You can also experience what it was like using a payphone at a coffee shop (yes, the bright orange one), or even attempt to send a text message using only the number pad on phones like the Nokia 3310.

If you are a photography nerd, there is also a simulated red room (for film development) that you can spend your time in. If you don't know what film is, you're definitely young and also lucky enough to not live through what it was like being limited to 24 to 36 shots per roll of film (they were very expensive).

A picture of a Nokia 3310 in a glass box against a blue wall. (Photo: Yahoo Lifestyle Singapore)
How is the Nokia 3310 a museum exhibit already? (Image: Yahoo Lifestyle Singapore)

Each section of the exhibition is also equipped with a little QR code scanner that allows you to do various things, depending on the theme of the section.

The only major disappointment of the exhibition (and for a gamer, it is really quite a disappointment), is that the last section, titled "Game On", only had a giant replica of a Tomy Pocketeer game.

A picture of Nintendo's Family Computer in a museum exhibit in a glass box. (Photo: Yahoo Lifestyle Singapore)
The Famicom, Japan's version of the Nintendo Entertainment System (NES). (Image: Yahoo Lifestyle Singapore)

While entertaining in its own right (the Tomy Pocketeer series was first launched in the mid-70s), not featuring playable versions of the other more influential games devices in the 80s and 90s like the Super Nintendo Entertainment System (SNES) or the Gameboy seems like a missed opportunity, especially when they have have functioning Cathode-ray tube (CRT) televisions at the exhibition as well.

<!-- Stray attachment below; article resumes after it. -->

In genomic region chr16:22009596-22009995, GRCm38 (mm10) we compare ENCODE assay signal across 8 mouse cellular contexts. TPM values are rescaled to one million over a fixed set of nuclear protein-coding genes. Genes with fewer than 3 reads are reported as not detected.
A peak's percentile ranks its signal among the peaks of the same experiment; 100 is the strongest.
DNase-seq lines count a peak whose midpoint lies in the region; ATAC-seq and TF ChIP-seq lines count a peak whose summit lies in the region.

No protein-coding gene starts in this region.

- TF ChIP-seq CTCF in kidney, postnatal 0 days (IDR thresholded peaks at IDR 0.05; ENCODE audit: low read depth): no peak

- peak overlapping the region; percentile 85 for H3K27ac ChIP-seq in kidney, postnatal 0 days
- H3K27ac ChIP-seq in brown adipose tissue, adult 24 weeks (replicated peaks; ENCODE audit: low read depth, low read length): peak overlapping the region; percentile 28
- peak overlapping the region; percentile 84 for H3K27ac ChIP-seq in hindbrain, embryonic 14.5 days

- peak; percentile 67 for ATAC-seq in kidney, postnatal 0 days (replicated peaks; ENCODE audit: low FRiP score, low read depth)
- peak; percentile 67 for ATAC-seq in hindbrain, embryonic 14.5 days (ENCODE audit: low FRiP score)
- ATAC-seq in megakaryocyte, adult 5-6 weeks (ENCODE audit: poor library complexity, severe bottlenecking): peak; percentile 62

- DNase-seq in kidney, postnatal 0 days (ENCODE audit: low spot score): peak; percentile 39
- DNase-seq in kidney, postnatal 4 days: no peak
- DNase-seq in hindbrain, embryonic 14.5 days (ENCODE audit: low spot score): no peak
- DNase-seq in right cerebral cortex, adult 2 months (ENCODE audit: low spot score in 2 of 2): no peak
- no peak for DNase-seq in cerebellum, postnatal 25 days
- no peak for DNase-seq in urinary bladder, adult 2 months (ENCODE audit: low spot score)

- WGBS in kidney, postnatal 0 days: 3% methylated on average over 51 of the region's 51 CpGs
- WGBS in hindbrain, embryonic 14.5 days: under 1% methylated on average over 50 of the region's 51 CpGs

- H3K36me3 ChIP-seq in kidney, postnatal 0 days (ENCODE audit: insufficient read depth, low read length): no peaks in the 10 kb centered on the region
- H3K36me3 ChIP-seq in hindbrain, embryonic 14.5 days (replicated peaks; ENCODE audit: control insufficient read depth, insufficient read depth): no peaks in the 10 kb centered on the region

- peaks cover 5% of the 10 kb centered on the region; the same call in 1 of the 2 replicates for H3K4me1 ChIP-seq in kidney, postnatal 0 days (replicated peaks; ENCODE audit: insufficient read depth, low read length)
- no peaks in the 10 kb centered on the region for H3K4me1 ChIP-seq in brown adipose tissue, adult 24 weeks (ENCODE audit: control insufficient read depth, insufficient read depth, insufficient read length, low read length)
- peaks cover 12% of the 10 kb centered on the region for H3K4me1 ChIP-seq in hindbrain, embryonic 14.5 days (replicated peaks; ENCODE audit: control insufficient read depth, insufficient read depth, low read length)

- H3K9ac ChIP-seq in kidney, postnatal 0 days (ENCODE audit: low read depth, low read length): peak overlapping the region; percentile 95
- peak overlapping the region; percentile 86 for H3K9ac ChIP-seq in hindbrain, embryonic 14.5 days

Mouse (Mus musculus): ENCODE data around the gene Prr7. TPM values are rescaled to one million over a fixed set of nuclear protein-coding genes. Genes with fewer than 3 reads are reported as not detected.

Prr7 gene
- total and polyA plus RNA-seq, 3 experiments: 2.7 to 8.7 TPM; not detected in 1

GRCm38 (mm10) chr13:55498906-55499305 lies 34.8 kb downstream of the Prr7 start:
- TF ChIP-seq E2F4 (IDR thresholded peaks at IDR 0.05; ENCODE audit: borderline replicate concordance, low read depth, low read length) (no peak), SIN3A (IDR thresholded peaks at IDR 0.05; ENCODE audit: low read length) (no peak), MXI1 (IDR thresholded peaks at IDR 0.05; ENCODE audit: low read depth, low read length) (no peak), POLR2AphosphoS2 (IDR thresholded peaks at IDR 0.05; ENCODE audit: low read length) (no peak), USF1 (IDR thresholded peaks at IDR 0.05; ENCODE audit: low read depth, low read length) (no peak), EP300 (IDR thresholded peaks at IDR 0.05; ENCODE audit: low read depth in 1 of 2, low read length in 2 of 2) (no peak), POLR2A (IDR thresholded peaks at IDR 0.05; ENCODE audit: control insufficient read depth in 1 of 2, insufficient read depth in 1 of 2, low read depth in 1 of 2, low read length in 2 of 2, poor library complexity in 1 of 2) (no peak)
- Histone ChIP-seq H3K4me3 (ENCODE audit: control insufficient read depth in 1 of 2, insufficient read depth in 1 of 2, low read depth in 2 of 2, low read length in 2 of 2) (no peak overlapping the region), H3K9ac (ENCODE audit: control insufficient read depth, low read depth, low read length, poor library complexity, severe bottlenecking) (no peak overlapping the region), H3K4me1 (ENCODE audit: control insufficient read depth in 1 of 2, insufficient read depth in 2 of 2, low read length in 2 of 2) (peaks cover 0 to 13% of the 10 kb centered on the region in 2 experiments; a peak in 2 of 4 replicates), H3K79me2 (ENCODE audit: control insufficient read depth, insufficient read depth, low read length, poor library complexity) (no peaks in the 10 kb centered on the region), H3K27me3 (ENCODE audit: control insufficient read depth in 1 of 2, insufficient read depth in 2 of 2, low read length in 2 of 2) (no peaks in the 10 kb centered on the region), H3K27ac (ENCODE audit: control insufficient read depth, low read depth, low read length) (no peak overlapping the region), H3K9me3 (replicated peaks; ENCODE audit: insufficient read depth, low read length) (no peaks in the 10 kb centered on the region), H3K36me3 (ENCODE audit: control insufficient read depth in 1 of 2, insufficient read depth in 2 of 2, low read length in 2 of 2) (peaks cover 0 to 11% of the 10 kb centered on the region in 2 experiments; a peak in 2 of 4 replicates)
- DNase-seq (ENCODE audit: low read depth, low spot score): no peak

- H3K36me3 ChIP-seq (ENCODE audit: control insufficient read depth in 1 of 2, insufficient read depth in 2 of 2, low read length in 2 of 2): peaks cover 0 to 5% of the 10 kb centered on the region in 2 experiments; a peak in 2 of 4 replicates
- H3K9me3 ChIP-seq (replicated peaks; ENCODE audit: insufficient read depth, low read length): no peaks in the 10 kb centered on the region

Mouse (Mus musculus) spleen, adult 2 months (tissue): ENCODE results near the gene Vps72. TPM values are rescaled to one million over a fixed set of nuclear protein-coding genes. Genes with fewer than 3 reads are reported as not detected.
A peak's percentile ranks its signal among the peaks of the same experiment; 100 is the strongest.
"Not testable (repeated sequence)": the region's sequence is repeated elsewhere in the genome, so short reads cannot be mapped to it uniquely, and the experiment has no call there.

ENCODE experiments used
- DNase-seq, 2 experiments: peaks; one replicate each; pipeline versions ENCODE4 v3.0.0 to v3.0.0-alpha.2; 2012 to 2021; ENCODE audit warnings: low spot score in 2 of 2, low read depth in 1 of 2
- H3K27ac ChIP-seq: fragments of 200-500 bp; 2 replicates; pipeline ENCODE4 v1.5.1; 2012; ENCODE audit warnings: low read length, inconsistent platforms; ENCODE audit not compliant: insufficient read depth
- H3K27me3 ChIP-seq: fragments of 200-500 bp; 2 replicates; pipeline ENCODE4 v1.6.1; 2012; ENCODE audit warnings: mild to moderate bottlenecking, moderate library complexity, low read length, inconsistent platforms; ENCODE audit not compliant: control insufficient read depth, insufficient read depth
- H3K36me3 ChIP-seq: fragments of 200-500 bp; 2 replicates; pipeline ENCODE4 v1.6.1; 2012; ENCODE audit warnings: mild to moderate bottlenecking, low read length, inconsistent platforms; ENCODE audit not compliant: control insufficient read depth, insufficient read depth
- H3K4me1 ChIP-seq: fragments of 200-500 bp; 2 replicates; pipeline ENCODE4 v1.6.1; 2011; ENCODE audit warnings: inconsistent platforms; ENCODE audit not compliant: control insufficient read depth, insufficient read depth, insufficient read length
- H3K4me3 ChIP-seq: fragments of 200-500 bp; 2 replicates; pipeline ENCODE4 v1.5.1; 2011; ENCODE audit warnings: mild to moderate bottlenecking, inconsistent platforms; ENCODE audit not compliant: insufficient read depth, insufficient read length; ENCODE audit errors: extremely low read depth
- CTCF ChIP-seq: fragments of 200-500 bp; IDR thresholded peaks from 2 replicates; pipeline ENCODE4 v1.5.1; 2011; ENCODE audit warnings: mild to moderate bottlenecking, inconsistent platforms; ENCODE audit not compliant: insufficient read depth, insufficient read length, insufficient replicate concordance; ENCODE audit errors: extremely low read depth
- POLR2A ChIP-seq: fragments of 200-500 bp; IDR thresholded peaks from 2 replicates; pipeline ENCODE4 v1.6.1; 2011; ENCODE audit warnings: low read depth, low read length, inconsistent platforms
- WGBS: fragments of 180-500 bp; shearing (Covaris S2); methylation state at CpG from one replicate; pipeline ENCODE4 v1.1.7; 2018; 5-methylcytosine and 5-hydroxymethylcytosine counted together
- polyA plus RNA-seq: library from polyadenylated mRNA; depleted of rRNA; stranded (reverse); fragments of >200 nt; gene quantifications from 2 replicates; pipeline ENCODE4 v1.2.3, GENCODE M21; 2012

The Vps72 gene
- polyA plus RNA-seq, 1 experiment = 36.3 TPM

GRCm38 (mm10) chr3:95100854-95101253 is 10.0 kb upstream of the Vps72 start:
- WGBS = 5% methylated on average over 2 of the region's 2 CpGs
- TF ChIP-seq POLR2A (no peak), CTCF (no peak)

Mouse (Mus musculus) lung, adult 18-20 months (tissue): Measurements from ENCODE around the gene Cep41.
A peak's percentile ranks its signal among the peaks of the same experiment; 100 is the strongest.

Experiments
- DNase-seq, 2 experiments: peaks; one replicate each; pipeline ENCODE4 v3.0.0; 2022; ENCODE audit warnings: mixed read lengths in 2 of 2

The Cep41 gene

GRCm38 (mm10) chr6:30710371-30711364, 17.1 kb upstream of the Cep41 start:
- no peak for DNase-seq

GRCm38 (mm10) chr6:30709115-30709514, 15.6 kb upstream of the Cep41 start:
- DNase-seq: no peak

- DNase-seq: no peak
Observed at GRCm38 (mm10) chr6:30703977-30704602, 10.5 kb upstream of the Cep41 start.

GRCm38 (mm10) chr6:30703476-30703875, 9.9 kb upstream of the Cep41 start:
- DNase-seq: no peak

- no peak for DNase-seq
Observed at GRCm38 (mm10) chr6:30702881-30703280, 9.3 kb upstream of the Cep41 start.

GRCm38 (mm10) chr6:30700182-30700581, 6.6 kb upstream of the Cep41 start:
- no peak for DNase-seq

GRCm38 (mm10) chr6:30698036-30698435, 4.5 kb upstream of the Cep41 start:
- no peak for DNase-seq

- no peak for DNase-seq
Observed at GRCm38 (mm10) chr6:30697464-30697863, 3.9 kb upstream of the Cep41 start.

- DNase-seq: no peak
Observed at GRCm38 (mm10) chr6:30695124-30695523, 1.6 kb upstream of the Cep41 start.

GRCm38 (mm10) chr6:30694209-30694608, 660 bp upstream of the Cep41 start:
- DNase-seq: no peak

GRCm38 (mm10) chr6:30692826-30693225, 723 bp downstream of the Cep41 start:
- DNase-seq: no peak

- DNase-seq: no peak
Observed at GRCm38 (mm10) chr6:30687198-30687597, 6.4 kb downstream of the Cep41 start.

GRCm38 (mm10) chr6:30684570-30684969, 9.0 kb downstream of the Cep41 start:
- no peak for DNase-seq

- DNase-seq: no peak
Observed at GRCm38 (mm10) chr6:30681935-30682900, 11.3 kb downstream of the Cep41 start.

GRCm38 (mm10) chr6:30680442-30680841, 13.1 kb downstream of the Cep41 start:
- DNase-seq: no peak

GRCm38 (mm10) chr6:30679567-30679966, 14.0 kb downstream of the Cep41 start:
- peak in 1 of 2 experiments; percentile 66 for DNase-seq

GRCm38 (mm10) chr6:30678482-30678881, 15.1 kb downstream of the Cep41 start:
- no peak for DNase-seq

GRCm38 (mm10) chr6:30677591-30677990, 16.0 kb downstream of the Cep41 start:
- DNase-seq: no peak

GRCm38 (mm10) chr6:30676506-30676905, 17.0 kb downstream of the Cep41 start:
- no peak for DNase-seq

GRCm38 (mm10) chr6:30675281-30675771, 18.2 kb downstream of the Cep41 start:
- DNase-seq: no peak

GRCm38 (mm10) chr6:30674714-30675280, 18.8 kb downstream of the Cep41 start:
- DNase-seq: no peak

That said, I'm glad that at least the Japanese version of the Nintendo Entertainment System (NES), the Family Computer (Famicom) was on display.

Besides that little hiccup, the other three sections are really good, especially when you consider that the exhibition is free for locals and Singapore residents.

A picture of a replica of a Singaporean coffeeshop and salon at a museum exhibition, with vintage chairs and tables, including vintage Singaporean floor tiles. (Photo: Yahoo Lifestyle Singapore)
Off/On recreates a hair salon and coffeeshop environment to showcase what it was like in the 80s and 90s. (Image: Yahoo Lifestyle Singapore)

Singaporeans, Permanent Residents and children under 6 of all nationalities get free access to the exhibit, while tourists and foreign residents will need to pay S$18 for a standard adult ticket, or S$14 if you are a student or above 60 years old.

Entry is ticketed however, so do make sure pre-book your tickets before heading off to the exhibition.

On/Off is on exhibit from 10 June till 30 October 2022 at the Exhibition Gallery in the basement level of the National Museum of Singapore.

The exhibition opens daily from 10am to 7pm, with last admissions at 6.30pm.

However, there will also be a special escape room experience for the exhibit on select Fridays and Saturdays of the exhibition.

The showcase will close earlier at 6pm on these days.

Dominic loves tech and games. When he is not busy getting headshotted in VALORANT or watercooling anything he sees, he does some pro wrestling.